Defining the Customer Profile and Identifying Target Markets

Segmenting the Marketing Into Target Markets

“Mass marketing” refers to the treatment of the market as one homogeneous group by offering the same marketing mix – product, price, promotion, delivery system – to everyone. There are advantages to this kind of marketing: it’s simple and can achieve economies of scale quickly because you only have to write one flyer, buy one ad, build one type of home, etc. The downside is that customer needs and preferences differ and the same offering is unlikely to be seen as ideal by everyone.

“Target marketing,” on the other hand, recognizes the diversity of customers and doesn’t try to appeal to all of them with the same offering. “Target markets” describe subgroups of people with like characteristics. The overall intent of market segmentation is to identify groups of like customers, prioritize the groups to address, understand their interests and behavior and respond with appropriate marketing strategies that satisfy each chosen segment’s different preferences.

Target markets may be demographic, geographic, psychographic or referral.

Demographic
Some demographic variables around which marketers may create target markets include:

  • Income
  • Family size
  • Family life cycle
  • Religion
  • Race and ethnicity
  • Gender
  • Nationality
  • Generation (Millenials, Baby Boomers, Gen-X, Gen-Y)
  • Occupation

Several of these demographic characteristics are protected classes under the federal Fair Housing Act, which was created to protect against discrimination in housing. It is critical that you understand both the obvious and subtle ways in which advertising messages and strategies can violate the rights of protected classes under the act before you finalize your target market list. To be sure that you are not excluding anyone, you should complement your targeted marketing strategies with mass marketing strategies. We’ll talk more about the Fair Housing Act later in this chapter.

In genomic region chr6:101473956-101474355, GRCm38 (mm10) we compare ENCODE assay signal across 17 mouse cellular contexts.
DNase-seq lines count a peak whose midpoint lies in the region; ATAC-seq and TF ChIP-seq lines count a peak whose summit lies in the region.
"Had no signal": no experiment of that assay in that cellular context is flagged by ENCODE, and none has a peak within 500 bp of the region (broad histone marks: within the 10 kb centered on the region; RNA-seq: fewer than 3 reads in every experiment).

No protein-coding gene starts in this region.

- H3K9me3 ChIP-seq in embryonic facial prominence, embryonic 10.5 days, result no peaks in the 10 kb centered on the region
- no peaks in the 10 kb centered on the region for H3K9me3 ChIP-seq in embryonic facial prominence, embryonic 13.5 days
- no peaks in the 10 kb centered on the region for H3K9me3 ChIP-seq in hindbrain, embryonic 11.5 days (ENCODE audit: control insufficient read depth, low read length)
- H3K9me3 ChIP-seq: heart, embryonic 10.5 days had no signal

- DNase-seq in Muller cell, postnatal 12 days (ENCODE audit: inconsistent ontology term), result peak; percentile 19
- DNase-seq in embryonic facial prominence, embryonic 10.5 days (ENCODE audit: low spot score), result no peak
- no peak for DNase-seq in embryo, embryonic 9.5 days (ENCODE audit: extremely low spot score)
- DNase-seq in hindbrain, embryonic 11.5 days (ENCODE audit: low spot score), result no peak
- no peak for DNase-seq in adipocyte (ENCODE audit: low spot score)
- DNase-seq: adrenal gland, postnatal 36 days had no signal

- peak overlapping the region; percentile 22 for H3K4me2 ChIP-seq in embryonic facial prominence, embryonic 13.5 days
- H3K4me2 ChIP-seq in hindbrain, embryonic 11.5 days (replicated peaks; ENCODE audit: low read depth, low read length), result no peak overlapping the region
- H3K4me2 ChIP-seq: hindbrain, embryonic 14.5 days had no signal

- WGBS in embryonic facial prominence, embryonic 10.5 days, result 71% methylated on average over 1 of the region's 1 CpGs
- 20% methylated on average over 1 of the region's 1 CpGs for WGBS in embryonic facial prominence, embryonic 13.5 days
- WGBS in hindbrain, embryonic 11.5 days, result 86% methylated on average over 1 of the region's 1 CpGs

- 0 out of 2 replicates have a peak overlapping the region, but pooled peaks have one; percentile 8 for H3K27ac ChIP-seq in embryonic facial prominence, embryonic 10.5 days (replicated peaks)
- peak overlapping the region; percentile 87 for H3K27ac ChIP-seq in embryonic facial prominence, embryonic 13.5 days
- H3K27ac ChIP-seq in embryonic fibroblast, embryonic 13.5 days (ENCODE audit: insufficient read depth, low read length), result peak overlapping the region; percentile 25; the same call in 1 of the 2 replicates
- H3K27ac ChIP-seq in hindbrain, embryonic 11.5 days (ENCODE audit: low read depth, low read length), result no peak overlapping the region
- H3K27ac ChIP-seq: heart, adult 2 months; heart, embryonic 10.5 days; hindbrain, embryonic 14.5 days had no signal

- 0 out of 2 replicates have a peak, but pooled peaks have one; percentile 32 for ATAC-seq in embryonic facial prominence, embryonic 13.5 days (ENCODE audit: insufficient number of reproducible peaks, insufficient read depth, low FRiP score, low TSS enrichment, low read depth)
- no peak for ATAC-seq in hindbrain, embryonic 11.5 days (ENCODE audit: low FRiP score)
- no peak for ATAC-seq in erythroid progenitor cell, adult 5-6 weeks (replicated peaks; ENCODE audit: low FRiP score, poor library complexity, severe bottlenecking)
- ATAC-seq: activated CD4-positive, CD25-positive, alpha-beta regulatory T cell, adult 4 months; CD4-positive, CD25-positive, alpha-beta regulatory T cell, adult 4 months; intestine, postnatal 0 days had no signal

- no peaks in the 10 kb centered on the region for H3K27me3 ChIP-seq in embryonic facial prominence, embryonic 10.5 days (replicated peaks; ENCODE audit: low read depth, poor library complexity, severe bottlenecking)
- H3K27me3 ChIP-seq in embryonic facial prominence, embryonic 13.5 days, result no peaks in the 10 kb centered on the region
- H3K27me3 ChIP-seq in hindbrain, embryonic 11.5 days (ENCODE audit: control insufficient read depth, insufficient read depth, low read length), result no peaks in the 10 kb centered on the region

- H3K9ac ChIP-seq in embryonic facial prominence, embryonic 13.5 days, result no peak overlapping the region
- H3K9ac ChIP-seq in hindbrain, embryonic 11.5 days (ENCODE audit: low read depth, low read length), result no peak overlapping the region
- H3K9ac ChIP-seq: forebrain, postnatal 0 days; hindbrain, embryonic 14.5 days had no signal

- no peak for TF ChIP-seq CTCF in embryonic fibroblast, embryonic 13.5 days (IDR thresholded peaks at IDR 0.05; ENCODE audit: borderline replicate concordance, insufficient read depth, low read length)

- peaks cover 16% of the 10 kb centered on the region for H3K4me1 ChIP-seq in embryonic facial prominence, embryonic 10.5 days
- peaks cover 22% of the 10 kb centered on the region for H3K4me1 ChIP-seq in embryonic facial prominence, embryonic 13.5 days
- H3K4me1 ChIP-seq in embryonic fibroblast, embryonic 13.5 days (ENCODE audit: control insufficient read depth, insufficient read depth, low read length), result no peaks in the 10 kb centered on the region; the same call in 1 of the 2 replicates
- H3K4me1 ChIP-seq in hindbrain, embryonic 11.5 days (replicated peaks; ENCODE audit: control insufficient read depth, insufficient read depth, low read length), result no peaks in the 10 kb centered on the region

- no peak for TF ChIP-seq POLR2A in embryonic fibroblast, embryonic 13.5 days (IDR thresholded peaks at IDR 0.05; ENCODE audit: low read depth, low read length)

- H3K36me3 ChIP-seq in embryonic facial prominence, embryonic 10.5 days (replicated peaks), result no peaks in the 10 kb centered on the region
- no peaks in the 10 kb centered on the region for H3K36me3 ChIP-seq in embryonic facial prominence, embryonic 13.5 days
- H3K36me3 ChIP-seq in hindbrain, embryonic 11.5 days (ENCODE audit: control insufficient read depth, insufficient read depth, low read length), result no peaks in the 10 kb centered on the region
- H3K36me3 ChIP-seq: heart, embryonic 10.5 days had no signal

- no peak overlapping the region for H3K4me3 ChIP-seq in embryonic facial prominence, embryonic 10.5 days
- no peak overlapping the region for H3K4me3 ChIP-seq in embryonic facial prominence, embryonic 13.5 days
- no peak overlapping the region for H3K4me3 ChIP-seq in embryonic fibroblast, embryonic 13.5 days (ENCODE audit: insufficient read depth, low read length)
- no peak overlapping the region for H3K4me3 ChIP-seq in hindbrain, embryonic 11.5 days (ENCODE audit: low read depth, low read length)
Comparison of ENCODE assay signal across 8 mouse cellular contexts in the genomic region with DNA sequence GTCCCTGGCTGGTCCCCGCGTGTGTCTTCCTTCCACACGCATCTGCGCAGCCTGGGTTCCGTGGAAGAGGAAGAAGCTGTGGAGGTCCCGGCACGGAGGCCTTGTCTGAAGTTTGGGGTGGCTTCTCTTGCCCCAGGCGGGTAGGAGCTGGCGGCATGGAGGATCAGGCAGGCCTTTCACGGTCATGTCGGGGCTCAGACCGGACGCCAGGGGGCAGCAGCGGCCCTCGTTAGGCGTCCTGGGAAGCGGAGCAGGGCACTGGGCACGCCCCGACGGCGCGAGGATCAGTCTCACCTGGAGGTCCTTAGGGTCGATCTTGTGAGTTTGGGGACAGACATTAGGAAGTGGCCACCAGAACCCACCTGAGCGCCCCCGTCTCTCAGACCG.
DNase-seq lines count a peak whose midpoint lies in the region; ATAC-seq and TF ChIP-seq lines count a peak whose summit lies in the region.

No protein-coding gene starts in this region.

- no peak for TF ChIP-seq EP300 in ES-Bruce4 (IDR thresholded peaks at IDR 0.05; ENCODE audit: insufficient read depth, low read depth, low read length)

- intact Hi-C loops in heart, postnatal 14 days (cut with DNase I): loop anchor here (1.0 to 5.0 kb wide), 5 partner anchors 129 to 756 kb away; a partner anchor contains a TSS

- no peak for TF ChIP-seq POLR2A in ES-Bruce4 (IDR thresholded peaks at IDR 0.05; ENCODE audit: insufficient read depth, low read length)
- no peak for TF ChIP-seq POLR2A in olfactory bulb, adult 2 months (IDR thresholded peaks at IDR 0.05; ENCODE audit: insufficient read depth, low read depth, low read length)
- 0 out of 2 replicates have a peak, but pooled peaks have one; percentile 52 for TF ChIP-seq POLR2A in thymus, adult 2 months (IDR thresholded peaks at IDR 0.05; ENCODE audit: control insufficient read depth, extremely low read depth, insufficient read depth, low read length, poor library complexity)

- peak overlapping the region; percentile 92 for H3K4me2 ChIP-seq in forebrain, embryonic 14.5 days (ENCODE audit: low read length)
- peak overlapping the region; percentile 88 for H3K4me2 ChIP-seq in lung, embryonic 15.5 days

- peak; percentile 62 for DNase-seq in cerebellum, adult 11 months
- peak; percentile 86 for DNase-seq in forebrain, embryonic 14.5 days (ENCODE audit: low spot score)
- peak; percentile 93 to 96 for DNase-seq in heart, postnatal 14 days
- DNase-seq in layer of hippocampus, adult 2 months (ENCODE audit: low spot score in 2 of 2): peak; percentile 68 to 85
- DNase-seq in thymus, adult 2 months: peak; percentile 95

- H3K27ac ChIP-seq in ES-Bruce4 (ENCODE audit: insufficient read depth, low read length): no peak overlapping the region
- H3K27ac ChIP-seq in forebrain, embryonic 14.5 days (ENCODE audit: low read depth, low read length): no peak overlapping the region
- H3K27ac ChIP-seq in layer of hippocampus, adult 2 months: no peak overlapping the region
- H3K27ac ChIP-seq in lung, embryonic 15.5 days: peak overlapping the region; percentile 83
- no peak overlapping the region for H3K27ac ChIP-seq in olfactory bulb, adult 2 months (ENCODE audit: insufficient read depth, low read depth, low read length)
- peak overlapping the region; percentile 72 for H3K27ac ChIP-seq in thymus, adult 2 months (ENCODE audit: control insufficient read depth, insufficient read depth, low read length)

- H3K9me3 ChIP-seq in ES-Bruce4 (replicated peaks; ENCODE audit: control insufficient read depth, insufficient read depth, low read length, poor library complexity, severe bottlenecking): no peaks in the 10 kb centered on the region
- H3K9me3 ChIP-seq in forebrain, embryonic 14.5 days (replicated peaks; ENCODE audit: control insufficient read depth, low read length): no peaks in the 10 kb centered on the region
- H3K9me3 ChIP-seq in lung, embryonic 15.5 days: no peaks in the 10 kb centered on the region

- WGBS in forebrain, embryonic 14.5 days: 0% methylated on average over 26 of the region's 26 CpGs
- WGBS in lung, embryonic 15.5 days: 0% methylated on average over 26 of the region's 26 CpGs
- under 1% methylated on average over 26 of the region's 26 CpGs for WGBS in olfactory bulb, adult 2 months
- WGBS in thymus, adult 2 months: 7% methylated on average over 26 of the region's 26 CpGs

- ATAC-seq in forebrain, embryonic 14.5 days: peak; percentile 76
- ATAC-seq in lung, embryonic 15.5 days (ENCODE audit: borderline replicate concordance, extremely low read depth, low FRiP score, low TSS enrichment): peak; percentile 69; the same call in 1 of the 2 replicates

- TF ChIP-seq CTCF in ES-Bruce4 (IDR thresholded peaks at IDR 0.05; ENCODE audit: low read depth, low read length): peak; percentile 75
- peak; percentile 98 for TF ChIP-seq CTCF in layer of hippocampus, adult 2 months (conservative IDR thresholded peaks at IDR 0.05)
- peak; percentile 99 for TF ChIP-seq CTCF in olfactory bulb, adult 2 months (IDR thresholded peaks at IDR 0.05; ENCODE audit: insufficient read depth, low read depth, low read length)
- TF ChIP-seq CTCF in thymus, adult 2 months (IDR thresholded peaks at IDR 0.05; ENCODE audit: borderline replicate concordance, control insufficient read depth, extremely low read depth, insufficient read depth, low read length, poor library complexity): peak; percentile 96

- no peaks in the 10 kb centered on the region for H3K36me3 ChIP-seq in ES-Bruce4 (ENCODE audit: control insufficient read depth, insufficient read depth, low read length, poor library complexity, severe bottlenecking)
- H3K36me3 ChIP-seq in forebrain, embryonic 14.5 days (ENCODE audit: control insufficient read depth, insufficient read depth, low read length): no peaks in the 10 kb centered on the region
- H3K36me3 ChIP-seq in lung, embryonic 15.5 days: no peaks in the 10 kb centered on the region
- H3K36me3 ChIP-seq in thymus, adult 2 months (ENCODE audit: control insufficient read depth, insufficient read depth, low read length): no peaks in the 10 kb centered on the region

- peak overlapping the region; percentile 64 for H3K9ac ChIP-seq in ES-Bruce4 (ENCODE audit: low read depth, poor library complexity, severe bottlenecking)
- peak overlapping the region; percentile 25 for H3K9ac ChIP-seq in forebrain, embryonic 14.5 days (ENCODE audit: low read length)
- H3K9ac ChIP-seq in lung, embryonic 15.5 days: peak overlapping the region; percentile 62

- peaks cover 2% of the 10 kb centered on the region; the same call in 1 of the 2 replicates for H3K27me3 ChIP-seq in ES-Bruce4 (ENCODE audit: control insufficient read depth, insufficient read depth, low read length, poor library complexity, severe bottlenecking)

Geographic
Members of a geographic target market have something in common about where they are. For example:

  • Neighborhood
  • School district
  • City or county
  • Urban, suburban, rural area
  • Employer

Psychographic
Members of psychographic target markets are grouped according to their lifestyle – things they have in common such as interests, opinions, activities, attitudes, values, etc.  Some examples:

  • Pet owners
  • Empty nesters
  • Musicians and artists seeking an urban lifestyle
  • Employees of social service agencies
  • Friends and family of current homeowners in your neighborhood

Referral
Referral target markets are groups of people who interact with potential customers in your buyer profile. For example:

  • Mortgage loan officers
  • Real estate agents
  • Homebuyer educators
  • Neighbors near your home who could refer others

It can be very useful to be sure that these referral markets are aware of your homes and have everything they need to easily refer someone to you. The National Association of Realtors’ 2011 Survey of Buyers and Sellers reports that, when buyers were asked about the first step they took toward buying a home, “contacted a real estate agent” and “contacted a bank or mortgage lender” were among the top five most common responses. “Looking online for properties for sale” was the top response.